The murky origin of our seafood and a plan to combat illegal, unreported and unregulated fishing – WWF October 14, 2015
When we go to the market to select a piece of fish for dinner, we often rely on the sign sitting next to the cut or the label on the packaging itself to identify the species. Fish like salmon and some tuna are easy to spot given their unique color and appearance. But white fish—like pollock, codfish, and halibut—are much more difficult to distinguish; many of them look almost identical after they’ve been processed and packaged. To put it simply, there’s no definitive assurance that we’re buying what we think we’re buying.
So, why is this a concern?
Some stocks of fish are better managed than others—and we want to purchase fish that we know comes from a well-managed fishery. We want to be sure it was harvested legally, according to the rules designed to protect ecosystems and achieve sustainability. This means the catch needs to be fully grown, in season, and from legal, regulated areas. Unfortunately, the United States lacks sufficient tracking and labeling regulations that can ensure these are the characteristics of all of the fish consumers can choose from. “There’s just no good way a US consumer can tell whether the fish he or she is purchasing comes from a legal source,” Michele Kuruc, vice president of ocean policy for WWF, said. “WWF is pushing to have the government collect this information.” Sometimes a filet labeled ‘snapper’ in the store is actually something else. Or the pollock available was caught out of season. Without accurate labeling and traceability, there’s just no way to know. Even experts and regulators can’t always tell the species of a fish just by looking at a cut, and there’s no efficient field kit for DNA tests to answer the question. Ninety percent of our fish is imported; about 450 wild-caught seafood products cross our border from more than 130 countries annually. Given the complex nature of the global seafood supply chain, illegal fish products often comingle with legal fish products, making them nearly impossible to detect.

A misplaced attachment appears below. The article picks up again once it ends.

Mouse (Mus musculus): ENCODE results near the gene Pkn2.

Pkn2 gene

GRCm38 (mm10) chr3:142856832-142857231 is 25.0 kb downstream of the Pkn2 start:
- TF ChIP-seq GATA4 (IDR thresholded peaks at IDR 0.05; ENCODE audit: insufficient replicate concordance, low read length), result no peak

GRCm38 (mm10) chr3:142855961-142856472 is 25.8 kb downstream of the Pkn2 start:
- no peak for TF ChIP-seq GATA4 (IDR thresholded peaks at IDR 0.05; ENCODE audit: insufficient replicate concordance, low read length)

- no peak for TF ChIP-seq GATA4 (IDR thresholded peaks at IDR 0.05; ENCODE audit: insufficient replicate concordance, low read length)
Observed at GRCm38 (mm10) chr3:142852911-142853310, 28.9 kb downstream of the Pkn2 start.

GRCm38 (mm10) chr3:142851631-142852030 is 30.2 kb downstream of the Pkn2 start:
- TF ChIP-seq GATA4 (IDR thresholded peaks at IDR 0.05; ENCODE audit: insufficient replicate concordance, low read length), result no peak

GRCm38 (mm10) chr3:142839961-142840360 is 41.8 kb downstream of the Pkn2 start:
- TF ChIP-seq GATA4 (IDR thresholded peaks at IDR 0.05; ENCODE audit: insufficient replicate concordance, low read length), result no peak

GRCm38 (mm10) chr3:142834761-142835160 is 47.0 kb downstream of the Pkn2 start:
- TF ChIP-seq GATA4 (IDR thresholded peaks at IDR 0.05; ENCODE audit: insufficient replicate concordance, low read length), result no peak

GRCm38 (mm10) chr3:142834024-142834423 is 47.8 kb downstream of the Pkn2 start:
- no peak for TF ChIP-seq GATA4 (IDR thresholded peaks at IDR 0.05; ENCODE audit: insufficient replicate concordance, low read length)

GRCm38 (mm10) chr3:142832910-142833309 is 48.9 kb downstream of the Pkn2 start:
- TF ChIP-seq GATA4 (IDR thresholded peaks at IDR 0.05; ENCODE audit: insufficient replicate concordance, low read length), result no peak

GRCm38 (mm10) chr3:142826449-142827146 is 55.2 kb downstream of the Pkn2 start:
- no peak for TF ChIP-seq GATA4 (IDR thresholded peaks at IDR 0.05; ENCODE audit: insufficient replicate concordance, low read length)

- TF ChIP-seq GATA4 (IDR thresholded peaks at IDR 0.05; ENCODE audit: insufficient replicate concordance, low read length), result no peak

What can we do to change this?
Worldwide, we’re seeing a growing number of fish caught, processed, and consumed each year. The US, in particular, is one of the largest markets for seafood; Americans eat about 5 billion pounds a year. WWF is urging the US government to establish regulations, including the proposal of a national traceability program to track seafood from the point where it is caught to its entry into the US, under which all species of fish are eventually covered. This will prevent species substitution—claiming one type of fish is actually another—and will prevent crime from gravitating to both species of high value and species of lesser concern. This is an issue of good actors versus bad actors. The government needs to adopt a rule that ends the incentive for illegal fishing and guarantees that seafood can be traced from where it was caught to our dinner plates. A process that includes catch documentation, a traceability system, and adequate border procedures to ensure product legality must be implemented. When we can guarantee the origin of our fish, we’re helping our oceans and ourselves.
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